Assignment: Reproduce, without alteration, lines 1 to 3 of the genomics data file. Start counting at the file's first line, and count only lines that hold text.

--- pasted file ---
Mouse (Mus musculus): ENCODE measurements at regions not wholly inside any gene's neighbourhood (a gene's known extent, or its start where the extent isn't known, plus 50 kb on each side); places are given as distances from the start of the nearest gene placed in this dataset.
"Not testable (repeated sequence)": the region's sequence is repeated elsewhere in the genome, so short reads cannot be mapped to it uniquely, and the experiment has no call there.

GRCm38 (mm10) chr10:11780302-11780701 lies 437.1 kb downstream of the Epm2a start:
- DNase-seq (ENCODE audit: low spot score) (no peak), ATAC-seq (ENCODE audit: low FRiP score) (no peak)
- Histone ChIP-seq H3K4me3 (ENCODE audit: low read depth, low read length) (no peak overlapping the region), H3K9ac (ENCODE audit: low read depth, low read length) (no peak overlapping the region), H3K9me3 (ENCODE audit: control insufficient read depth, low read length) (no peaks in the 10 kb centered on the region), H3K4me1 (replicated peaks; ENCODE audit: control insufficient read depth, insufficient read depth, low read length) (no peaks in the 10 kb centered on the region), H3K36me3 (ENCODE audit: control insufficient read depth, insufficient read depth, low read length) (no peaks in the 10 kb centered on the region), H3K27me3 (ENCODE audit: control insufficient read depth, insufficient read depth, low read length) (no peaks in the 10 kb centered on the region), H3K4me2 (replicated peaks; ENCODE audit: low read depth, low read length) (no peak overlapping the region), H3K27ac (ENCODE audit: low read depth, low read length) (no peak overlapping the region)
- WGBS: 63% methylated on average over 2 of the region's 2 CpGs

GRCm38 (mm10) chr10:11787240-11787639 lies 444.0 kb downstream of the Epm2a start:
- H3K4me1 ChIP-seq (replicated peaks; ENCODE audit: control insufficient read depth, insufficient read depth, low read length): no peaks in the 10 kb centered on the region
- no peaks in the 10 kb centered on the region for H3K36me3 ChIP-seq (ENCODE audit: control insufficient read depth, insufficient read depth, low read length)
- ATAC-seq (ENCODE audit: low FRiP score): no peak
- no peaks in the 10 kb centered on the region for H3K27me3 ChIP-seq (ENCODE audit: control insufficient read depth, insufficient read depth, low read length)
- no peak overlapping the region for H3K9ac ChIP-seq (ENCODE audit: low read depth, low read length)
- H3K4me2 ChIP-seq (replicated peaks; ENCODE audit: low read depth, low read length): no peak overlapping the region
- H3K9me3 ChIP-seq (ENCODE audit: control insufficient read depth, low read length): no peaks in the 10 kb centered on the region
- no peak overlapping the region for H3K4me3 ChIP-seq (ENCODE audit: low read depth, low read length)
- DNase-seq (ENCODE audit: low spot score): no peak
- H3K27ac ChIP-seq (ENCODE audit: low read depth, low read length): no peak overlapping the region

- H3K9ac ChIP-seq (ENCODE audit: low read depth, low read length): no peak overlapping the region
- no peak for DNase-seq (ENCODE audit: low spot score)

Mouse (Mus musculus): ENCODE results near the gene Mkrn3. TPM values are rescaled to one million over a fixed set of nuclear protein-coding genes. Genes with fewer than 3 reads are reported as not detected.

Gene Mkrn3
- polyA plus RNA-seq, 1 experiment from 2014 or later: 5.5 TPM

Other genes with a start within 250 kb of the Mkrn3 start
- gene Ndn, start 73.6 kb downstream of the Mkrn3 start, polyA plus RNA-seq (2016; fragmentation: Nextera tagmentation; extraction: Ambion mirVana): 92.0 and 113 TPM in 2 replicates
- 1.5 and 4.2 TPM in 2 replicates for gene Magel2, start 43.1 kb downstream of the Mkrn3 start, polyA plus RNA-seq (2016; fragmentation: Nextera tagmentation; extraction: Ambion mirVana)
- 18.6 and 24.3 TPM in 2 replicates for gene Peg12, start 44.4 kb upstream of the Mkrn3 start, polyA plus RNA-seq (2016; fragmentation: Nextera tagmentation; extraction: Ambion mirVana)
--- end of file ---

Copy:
Mouse (Mus musculus): ENCODE measurements at regions not wholly inside any gene's neighbourhood (a gene's known extent, or its start where the extent isn't known, plus 50 kb on each side); places are given as distances from the start of the nearest gene placed in this dataset.
"Not testable (repeated sequence)": the region's sequence is repeated elsewhere in the genome, so short reads cannot be mapped to it uniquely, and the experiment has no call there.

GRCm38 (mm10) chr10:11780302-11780701 lies 437.1 kb downstream of the Epm2a start: